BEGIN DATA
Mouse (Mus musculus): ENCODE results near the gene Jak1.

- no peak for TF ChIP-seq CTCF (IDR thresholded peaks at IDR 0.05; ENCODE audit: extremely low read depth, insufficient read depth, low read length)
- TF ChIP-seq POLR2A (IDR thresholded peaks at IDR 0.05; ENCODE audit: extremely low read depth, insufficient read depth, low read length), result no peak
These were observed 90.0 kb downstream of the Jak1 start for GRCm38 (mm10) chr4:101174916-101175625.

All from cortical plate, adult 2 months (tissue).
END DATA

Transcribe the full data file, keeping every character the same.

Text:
Mouse (Mus musculus): ENCODE results near the gene Jak1.

- no peak for TF ChIP-seq CTCF (IDR thresholded peaks at IDR 0.05; ENCODE audit: extremely low read depth, insufficient read depth, low read length)
- TF ChIP-seq POLR2A (IDR thresholded peaks at IDR 0.05; ENCODE audit: extremely low read depth, insufficient read depth, low read length), result no peak
These were observed 90.0 kb downstream of the Jak1 start for GRCm38 (mm10) chr4:101174916-101175625.

All from cortical plate, adult 2 months (tissue).